Secretary of State Mike Pompeo is returning to the Middle East to again push for action against Iran, his chief foreign policy foe. But the message of this trip, his second to the region this year, will find three very different audiences, likely with varying degrees of acceptance.
In Israel, Pompeo will embrace Prime Minister Benjamin Netanyahu, a close ally in the Trump administration’s campaign to push back on Iranian influence. In Kuwait, he will press the Amir and other leaders for unity among Gulf Arab countries against Iran. And in Lebanon, he will urge leaders, including those with close ties to Hezbollah, to “disconnect” from the group and its supporter Iran — a tall order as the group now controls cabinet posts in the country’s government.
Pompeo’s first stop will be in Kuwait, the small, oil-rich U.S. partner on the tip of the Persian Gulf, where he will co-host a strategic dialogue meant to signify the importance of American-Kuwaiti relations.
But he’ll also have tough work cut out for him there, in particular trying to bolster Kuwait’s drive to reunify the other Gulf Cooperation Council countries that have been divided for nearly two years between Qatar and the Saudi Arabia and United Arab Emirates-led bloc that split with it and imposed a blockade.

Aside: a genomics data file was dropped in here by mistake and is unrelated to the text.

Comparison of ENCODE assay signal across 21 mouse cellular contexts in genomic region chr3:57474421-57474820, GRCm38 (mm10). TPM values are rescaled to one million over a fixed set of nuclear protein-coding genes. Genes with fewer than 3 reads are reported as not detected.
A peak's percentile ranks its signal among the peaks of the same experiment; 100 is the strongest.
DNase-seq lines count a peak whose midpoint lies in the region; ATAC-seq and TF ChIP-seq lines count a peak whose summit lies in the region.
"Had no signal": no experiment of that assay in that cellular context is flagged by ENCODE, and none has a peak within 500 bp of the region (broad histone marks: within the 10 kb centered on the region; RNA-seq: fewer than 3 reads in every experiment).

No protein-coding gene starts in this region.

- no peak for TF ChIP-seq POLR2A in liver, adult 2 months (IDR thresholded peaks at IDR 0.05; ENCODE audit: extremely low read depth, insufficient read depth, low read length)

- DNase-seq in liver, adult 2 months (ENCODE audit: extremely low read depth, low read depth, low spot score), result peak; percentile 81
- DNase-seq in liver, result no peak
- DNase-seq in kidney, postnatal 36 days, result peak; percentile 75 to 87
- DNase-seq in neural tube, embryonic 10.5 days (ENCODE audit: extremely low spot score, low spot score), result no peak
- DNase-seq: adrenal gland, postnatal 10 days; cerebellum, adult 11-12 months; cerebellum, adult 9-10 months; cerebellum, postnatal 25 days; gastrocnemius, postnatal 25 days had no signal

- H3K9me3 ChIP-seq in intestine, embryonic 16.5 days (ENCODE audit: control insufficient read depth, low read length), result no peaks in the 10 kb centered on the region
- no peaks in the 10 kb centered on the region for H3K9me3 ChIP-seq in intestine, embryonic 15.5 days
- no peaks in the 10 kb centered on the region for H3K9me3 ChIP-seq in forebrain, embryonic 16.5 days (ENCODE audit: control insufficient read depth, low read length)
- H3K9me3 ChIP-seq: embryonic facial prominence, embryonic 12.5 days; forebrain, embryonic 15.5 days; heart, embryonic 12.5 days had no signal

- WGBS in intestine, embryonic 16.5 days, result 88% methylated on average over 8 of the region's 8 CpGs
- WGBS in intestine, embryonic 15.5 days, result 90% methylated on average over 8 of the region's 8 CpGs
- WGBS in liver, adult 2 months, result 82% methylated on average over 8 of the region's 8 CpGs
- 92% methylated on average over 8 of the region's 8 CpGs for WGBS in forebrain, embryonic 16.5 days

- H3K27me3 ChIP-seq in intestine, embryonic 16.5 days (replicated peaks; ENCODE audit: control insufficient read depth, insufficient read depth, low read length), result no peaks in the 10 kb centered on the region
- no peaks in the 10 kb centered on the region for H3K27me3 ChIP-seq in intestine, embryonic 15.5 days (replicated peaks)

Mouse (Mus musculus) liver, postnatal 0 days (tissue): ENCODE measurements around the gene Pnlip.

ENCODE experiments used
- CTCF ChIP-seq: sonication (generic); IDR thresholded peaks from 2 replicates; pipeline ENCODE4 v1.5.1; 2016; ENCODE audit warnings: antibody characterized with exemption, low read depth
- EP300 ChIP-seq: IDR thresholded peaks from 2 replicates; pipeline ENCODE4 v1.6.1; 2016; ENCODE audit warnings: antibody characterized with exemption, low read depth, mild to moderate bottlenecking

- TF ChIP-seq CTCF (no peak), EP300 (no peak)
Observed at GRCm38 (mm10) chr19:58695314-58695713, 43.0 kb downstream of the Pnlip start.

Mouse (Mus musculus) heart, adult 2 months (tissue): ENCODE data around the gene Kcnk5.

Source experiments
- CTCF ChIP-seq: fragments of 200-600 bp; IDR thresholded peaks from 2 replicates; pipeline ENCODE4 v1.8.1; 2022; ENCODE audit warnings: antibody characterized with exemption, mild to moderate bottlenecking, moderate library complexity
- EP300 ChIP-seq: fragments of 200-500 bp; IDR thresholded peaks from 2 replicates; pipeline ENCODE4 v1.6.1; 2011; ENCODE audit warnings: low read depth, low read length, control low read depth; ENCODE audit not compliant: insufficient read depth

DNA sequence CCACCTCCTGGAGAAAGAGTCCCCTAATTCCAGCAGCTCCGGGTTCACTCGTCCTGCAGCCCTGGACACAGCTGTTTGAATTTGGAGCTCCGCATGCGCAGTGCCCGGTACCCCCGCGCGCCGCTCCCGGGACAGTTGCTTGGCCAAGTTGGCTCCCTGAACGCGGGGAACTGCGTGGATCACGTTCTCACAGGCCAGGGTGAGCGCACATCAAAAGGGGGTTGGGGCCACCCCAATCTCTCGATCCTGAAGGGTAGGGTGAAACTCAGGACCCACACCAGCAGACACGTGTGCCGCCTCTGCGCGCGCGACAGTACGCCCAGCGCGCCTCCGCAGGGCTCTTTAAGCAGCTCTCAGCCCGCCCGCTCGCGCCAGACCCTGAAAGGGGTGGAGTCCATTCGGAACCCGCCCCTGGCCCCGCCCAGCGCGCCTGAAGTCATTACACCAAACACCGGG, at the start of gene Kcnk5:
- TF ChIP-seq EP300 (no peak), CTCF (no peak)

The U.S. has said for months that the two sides need to repair relations, with the rift dangerous for security and ripe to give Iran an opening. But instead, each side has doubled down, and the problem has become so intractable that earlier this year the Trump administration’s special envoy for the crisis quit.
It’s unclear how optimistic Pompeo is about making headway there, but he will also be advocating for the new Middle East Security Alliance, a U.S.-backed alliance of Gulf countries with Egypt and Jordan meant by the Trump administration to be a united front against Iran. While it’s made some headway in getting off the ground, it’s still marked by internal disputes and an vague, broad mission.
Source » abc7